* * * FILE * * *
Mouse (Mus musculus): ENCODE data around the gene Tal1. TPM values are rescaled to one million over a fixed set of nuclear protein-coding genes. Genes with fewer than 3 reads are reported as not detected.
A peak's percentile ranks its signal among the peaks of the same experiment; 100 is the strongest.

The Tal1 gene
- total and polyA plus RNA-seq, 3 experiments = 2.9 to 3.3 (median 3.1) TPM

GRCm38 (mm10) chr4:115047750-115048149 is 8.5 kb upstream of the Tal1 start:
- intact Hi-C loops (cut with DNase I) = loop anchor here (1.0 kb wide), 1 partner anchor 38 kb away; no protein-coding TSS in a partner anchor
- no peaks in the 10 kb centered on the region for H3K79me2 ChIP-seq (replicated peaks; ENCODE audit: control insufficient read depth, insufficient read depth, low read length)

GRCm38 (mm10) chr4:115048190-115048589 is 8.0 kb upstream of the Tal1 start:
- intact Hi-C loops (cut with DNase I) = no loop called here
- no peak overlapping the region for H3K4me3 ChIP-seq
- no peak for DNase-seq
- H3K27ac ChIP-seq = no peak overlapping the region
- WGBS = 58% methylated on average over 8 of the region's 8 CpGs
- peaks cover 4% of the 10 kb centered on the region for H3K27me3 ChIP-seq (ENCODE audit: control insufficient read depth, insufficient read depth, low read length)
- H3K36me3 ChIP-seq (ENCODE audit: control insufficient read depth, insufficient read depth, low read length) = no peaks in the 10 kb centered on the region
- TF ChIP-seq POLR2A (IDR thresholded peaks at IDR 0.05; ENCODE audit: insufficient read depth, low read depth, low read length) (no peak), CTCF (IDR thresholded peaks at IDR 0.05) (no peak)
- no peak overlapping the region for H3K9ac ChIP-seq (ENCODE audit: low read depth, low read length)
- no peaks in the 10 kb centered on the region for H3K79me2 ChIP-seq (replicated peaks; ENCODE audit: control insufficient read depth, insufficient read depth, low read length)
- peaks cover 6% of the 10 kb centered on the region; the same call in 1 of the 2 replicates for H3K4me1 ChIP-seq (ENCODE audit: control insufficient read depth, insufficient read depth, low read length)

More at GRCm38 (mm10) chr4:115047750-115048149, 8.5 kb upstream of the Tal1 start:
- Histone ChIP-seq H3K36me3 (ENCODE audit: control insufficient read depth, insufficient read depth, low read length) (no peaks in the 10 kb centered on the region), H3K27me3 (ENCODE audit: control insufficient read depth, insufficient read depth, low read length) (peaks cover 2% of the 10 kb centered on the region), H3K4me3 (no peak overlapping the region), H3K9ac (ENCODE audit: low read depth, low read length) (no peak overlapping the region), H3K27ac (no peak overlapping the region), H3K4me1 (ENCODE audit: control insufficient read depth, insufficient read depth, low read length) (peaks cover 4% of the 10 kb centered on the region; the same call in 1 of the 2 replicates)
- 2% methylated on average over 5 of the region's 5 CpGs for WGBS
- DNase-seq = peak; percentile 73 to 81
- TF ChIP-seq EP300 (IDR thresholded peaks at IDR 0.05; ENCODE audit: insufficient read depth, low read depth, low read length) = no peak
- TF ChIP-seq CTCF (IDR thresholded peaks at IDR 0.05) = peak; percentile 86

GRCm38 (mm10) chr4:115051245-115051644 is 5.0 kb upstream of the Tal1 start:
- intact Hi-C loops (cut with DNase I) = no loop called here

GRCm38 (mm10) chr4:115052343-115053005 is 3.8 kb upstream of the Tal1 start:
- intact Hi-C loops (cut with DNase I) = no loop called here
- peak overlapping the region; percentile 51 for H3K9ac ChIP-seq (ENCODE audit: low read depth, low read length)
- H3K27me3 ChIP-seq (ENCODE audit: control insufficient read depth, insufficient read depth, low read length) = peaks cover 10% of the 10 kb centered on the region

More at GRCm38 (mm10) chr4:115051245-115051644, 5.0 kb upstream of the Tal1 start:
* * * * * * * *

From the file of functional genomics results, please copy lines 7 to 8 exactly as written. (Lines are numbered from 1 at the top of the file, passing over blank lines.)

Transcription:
- no peaks in the 10 kb centered on the region for H3K79me2 ChIP-seq (replicated peaks; ENCODE audit: control insufficient read depth, insufficient read depth, low read length)

GRCm38 (mm10) chr4:115048190-115048589 is 8.0 kb upstream of the Tal1 start: